During the pandemic, almost all ophthalmologists used masks, sanitizers, gloves, and face-shield/slit-lamp shield.

The survey revealed a significant decline in the number of patients attending both government and private eye hospitals; however, the decline was more marked in the government hospitals. The most obvious reason for this trend was probably the government’s initiative to convert government hospitals into COVID-19 care facilities. The fear of contracting the disease prevented patients from attending the clinics. The survey also revealed significant delay in the first presentation to the ophthalmic OPDs from the onset of symptoms. The patients probably avoided the OPD visits until the severity increased and were unmanageable with the local measures. Empirical therapy has always been the key to the management of microbial keratitis in community practice.[9] However, the role of corneal scraping in the diagnosis and management of corneal ulcer is vital. The direct microscopy and culture-sensitivity results facilitate targeted treatment. From literature, we have known that SARS-CoV-2 virus enter our body through ACE-2 receptors, and these receptors are abundantly localized in corneal epithelium.[10] Corneal scraping is associated with generation of aerosols and risk of transmission of COVID-19. Despite the potential risk of disease transmission, 61.3 and 41.1% of ophthalmologists in private and government sectors, respectively, were routinely performing corneal scrapings for corneal ulcer patients to establish the diagnosis and to provide targeted treatment. The procedures were performed with adequate protective measures. In total, 20.7 and 32.1% of ophthalmologists in private and government sectors, respectively, were not performing corneal scrapings in view of potential risks of aerosol generation and disease transmission. Considering the overwhelmed microbiology facilities at government sectors, engaged in testing RT-PCR for COVID-19 and COVID-19 antigen testing, other routine services were suspended. This was probably the reason for lesser number of corneal scrapings performed at government sectors. Among the ophthalmologists who were performing corneal scrapings routinely during the pandemic, most of them had a microbiology facility (including a microbiologist) for reporting. Fungi were the most commonly identified organism overall during the pandemic, and this is consistent with the previous reports.[11] In total, 38.3% of the ophthalmologists initially started the patients on empirical therapy and modified the treatment later based on direct microscopy and culture reports. Totally, 22% of the ophthalmologists treated patients empirically based on the clinical features. As per the results, 60.5% of the ophthalmologists noted a significant worsening of corneal ulcer cases compared to previous experience, during the pandemic. The worsening has been attributed to the delayed presentation and lack of follow-up due to imposition of nation-wide lockdown. During the pandemic, teleophthalmology has emerged as an effective tool to bridge the gap between a patient and a doctor.[12] Almost 53.7% of the ophthalmologists used topical antifungal empirically, with natamycin as the drug of choice.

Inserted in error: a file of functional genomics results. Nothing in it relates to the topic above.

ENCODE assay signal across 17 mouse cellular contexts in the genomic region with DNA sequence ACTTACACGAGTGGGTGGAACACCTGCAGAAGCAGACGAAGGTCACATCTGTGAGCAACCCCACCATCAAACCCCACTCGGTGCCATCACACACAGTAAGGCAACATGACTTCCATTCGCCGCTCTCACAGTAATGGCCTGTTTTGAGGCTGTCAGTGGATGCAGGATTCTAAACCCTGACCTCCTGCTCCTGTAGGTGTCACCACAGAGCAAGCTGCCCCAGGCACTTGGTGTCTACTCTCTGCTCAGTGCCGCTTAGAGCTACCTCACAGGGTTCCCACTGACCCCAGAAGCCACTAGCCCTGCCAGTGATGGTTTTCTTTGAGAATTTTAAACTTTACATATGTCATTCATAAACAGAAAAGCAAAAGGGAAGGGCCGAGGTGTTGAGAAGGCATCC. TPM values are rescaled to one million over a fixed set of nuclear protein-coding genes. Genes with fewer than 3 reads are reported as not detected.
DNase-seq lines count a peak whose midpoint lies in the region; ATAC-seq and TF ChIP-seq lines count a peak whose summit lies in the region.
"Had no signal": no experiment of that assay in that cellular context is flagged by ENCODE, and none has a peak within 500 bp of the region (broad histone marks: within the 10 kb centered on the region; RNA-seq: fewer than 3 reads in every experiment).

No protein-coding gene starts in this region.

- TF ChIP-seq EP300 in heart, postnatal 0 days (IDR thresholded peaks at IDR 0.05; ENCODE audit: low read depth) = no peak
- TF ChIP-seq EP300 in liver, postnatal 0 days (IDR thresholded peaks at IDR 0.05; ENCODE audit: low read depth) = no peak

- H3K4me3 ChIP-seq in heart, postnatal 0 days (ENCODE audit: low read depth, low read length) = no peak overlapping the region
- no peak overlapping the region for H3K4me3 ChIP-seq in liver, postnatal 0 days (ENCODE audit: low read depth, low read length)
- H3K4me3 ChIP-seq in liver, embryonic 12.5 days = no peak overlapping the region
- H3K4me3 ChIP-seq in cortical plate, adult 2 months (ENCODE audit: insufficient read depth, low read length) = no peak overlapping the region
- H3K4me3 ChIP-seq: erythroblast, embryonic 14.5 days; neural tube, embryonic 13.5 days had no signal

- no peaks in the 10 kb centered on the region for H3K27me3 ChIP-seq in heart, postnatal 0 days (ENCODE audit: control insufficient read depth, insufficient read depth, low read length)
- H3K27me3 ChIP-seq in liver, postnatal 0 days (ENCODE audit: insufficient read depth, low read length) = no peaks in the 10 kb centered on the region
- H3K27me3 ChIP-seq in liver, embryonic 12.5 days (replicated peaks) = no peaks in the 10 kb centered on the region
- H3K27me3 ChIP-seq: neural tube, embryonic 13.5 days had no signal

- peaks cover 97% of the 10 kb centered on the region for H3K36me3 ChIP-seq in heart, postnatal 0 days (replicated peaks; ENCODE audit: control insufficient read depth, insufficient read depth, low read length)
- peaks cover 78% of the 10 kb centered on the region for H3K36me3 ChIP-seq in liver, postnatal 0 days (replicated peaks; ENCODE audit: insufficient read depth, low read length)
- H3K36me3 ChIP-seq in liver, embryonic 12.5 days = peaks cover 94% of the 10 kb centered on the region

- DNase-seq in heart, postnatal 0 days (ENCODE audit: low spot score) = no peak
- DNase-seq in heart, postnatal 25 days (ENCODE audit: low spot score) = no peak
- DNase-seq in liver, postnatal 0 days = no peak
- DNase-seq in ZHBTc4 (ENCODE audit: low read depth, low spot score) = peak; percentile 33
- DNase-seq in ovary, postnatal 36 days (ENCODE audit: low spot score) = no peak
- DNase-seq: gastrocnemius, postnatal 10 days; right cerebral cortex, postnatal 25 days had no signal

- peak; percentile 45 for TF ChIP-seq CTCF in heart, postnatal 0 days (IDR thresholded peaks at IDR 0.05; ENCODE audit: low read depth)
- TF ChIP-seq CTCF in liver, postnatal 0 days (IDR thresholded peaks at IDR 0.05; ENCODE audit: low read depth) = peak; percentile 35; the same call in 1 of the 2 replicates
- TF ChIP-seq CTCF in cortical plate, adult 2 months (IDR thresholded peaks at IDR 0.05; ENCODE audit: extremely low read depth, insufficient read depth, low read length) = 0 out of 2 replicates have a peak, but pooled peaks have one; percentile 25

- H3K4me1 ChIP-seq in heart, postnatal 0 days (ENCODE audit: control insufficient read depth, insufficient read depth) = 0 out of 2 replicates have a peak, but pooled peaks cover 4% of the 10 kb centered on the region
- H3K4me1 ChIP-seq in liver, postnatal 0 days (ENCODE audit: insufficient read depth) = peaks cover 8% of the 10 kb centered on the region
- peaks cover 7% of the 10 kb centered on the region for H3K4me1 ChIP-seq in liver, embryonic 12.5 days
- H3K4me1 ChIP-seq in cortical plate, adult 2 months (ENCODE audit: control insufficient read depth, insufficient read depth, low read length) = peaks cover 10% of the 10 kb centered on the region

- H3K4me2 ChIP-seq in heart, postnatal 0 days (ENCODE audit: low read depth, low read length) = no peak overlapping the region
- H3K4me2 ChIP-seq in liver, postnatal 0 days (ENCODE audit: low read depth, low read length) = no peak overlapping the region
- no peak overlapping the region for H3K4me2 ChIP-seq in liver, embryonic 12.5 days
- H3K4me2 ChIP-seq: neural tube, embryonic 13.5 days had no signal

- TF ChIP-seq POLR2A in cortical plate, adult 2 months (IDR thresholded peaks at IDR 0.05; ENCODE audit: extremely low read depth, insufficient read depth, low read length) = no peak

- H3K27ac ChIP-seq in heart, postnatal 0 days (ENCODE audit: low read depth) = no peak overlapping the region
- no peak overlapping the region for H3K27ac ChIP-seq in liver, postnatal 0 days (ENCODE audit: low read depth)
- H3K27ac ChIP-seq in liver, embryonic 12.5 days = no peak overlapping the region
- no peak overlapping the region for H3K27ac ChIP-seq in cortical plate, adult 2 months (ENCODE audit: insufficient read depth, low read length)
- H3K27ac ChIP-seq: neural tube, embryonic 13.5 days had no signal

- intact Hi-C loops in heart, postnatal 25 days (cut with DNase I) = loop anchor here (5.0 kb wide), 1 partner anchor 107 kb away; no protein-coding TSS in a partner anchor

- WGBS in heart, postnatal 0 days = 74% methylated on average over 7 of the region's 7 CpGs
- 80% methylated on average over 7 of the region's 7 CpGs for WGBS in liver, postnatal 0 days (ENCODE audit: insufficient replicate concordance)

Perforated corneal ulcers are managed by therapeutic penetrating keratoplasty or tissue adhesive and bandage contact lenses application. However, the supply of essentials (tissue adhesive, bandage contact lens, medications etc.) were affected to some extent during the pandemic. In total, 44% of total ophthalmologists faced limited availability of essentials necessary in the management of corneal ulcers. The corneal transplant services were severely affected with a significant decline in eye donation and retrieval. The fear of disease transmission to the recipient and to the team members involved in corneal harvesting were the major concerns. In total, 68.5% of the ophthalmologists reported decreased availability of donor cornea.

There are various protocols put forth by various national and international organizations to first identify the emergencies and then treat the condition while maintaining the standard of new care. Repeated cleaning of floor, fomites, and use of various protective kits have increased cost significantly, and this is reflected more prominently in private sectors. The study suggests a significant price hike for OPD and surgical services in private hospitals.

Conclusion

To the best of our knowledge, there are no studies in the literature on the prevailing practice patterns for the management of corneal ulcers. This study provides an overview on modified strategies in corneal ulcer management during pandemic without compromising patient safety and quality care.

Financial support and sponsorship

Nil.

Conflicts of interest

There are no conflicts of interest.

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Keywords:

Corneal ulcer; online survey; practice pattern

© 2021 Indian Journal of Ophthalmology | Published by Wolters Kluwer – Medknow